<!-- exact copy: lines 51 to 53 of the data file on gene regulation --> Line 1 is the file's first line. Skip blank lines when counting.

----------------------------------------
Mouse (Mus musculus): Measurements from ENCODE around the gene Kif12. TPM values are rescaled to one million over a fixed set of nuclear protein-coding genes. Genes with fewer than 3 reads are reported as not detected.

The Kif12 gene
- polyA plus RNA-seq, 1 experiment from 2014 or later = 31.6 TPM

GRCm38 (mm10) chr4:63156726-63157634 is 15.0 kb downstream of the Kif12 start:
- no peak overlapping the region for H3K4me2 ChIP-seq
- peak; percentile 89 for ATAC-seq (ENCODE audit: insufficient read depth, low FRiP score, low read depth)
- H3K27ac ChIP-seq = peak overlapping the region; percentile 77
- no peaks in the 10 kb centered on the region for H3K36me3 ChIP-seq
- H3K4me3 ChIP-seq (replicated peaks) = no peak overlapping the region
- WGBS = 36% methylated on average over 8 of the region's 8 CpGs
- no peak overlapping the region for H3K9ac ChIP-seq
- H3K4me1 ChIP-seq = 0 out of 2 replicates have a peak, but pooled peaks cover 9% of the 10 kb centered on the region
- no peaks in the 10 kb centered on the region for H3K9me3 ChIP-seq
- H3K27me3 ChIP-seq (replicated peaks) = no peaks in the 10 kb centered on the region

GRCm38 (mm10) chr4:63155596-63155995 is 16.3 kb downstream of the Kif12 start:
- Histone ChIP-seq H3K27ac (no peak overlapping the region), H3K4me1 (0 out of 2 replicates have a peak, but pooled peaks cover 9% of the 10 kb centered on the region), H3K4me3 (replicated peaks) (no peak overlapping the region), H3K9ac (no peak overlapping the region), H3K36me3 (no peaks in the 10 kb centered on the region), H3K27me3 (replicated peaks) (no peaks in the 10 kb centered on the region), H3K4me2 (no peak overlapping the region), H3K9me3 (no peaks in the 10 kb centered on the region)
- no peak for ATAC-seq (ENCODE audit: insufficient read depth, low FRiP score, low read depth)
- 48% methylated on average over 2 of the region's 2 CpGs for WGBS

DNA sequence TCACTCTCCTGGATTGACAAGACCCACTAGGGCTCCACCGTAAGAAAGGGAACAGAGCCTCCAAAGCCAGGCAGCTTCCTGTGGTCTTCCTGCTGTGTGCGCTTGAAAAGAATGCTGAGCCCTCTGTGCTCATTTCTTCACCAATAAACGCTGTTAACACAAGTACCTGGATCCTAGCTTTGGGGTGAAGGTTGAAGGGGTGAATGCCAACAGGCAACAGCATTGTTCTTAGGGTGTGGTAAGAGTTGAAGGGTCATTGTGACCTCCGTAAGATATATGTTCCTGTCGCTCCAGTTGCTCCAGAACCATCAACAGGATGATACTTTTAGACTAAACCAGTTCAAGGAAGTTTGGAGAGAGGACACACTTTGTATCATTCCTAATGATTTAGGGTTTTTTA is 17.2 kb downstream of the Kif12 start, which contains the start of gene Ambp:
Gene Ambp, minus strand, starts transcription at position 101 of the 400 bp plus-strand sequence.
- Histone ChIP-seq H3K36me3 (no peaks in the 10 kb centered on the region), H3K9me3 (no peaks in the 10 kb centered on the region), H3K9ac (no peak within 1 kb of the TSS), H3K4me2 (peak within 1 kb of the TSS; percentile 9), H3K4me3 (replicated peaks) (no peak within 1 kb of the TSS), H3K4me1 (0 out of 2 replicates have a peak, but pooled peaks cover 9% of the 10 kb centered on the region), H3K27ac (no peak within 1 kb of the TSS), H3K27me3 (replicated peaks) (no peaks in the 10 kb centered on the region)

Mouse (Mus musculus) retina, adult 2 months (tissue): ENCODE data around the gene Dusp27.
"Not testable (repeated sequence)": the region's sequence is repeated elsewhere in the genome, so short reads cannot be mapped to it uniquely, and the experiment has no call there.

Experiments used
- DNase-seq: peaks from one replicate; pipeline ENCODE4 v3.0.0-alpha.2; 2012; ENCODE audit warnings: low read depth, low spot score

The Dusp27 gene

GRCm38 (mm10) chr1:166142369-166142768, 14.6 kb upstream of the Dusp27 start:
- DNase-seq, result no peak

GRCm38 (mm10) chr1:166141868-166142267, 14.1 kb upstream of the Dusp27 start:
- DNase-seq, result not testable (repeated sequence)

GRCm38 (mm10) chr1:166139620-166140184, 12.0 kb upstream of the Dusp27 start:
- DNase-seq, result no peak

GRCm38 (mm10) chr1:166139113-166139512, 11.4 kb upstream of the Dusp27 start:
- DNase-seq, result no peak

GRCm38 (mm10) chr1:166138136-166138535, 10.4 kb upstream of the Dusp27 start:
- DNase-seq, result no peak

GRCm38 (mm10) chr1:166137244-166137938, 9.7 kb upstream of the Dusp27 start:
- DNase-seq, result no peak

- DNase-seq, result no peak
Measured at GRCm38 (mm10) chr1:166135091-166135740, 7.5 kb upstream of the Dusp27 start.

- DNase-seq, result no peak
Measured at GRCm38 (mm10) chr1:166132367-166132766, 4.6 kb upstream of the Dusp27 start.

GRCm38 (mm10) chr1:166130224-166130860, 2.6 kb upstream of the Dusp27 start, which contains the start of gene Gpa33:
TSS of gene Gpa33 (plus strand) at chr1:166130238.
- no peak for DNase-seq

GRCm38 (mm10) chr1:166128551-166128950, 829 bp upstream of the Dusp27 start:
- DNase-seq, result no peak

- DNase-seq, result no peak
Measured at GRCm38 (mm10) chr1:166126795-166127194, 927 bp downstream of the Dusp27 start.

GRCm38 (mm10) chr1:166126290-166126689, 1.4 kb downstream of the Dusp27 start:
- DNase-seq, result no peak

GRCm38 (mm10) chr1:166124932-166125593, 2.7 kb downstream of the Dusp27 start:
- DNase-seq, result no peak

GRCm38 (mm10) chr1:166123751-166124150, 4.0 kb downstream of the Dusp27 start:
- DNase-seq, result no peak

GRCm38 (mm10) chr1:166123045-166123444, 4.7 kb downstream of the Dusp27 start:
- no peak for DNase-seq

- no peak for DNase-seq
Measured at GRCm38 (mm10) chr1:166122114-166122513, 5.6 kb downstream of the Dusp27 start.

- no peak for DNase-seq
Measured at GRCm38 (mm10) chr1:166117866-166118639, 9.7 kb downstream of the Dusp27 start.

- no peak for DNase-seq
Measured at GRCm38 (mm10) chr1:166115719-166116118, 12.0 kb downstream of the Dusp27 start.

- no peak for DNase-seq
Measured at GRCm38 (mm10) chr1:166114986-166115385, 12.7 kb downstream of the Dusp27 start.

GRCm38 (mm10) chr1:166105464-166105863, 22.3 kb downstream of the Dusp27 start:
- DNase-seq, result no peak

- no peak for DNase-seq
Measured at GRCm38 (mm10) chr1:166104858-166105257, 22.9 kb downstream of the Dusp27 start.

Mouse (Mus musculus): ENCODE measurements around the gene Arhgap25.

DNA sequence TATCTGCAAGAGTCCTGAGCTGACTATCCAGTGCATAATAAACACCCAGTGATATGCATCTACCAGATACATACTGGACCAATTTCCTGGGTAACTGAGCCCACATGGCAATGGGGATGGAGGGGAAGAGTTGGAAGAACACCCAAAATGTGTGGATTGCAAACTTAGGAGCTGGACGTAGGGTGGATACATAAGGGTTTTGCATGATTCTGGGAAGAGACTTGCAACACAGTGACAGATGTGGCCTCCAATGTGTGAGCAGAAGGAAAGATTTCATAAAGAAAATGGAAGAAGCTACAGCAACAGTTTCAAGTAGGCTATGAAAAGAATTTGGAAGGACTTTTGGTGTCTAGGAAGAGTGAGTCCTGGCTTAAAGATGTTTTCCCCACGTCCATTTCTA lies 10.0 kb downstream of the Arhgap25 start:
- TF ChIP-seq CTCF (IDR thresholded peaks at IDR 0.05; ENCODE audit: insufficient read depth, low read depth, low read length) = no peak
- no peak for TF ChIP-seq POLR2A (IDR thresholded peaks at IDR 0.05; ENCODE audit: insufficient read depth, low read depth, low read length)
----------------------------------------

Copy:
- DNase-seq, result no peak

GRCm38 (mm10) chr1:166124932-166125593, 2.7 kb downstream of the Dusp27 start:
- DNase-seq, result no peak